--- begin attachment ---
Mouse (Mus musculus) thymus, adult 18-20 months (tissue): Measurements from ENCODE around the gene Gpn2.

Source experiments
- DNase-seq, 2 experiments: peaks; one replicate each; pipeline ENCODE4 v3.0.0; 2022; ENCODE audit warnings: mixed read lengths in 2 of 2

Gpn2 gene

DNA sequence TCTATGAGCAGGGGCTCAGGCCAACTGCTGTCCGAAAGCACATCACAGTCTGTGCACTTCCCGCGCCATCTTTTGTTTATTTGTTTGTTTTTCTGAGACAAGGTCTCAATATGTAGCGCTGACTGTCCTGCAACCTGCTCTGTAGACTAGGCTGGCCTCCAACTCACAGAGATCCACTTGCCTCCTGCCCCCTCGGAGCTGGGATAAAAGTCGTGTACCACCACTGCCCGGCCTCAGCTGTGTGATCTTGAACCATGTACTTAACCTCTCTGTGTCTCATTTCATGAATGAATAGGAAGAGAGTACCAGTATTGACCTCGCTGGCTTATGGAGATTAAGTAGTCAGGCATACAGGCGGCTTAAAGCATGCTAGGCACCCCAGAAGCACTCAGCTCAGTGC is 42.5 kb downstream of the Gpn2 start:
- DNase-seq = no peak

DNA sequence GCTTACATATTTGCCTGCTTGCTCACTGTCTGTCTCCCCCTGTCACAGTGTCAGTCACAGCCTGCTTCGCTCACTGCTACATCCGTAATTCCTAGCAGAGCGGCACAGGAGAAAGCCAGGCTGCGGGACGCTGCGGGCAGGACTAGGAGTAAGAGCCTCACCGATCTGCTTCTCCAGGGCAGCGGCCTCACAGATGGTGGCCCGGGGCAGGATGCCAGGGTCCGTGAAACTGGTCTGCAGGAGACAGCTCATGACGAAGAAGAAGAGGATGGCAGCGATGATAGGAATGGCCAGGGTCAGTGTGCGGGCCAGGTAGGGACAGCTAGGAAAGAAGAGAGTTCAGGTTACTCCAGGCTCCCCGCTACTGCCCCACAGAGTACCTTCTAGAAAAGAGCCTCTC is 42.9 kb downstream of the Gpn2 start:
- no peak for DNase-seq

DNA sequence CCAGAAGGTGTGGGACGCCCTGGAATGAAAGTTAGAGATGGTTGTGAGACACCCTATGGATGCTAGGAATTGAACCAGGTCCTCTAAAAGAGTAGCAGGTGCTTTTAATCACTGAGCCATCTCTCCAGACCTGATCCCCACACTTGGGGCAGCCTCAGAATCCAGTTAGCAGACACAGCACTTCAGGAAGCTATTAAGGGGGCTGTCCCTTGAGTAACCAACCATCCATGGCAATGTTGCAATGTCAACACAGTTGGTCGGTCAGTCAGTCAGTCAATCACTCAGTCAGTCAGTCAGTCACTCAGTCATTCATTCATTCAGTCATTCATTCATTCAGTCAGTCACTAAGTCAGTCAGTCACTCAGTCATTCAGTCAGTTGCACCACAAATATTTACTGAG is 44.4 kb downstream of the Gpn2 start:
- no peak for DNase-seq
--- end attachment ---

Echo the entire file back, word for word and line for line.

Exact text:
Mouse (Mus musculus) thymus, adult 18-20 months (tissue): Measurements from ENCODE around the gene Gpn2.

Source experiments
- DNase-seq, 2 experiments: peaks; one replicate each; pipeline ENCODE4 v3.0.0; 2022; ENCODE audit warnings: mixed read lengths in 2 of 2

Gpn2 gene

DNA sequence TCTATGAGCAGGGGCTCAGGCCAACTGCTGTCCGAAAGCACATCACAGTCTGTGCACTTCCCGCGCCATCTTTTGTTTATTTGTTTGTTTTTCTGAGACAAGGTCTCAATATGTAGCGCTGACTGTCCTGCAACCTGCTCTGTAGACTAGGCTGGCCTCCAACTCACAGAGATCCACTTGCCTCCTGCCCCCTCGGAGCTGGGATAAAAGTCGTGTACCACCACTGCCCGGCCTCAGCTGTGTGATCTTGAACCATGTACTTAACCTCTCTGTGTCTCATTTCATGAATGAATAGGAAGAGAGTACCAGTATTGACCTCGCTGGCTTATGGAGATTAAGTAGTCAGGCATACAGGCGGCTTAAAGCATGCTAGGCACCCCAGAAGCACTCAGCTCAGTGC is 42.5 kb downstream of the Gpn2 start:
- DNase-seq = no peak

DNA sequence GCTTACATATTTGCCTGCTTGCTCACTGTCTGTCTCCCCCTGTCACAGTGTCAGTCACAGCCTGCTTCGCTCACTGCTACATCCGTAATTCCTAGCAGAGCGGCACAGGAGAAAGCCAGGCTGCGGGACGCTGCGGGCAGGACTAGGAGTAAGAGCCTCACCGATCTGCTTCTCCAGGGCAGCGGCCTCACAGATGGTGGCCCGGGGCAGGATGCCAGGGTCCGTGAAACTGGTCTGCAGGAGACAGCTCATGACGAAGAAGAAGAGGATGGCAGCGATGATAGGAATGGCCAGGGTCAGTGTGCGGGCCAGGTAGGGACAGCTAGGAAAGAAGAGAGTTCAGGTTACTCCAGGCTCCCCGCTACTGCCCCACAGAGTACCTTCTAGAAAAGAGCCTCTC is 42.9 kb downstream of the Gpn2 start:
- no peak for DNase-seq

DNA sequence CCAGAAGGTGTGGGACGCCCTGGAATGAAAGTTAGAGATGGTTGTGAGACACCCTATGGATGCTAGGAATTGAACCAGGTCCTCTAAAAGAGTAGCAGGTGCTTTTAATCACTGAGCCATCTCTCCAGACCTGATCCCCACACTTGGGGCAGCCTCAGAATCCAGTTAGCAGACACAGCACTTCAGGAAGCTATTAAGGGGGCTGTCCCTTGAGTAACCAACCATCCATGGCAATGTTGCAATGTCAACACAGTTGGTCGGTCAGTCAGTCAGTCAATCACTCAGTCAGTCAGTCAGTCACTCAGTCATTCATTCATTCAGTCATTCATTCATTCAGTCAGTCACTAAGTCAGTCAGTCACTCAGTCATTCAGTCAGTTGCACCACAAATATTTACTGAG is 44.4 kb downstream of the Gpn2 start:
- no peak for DNase-seq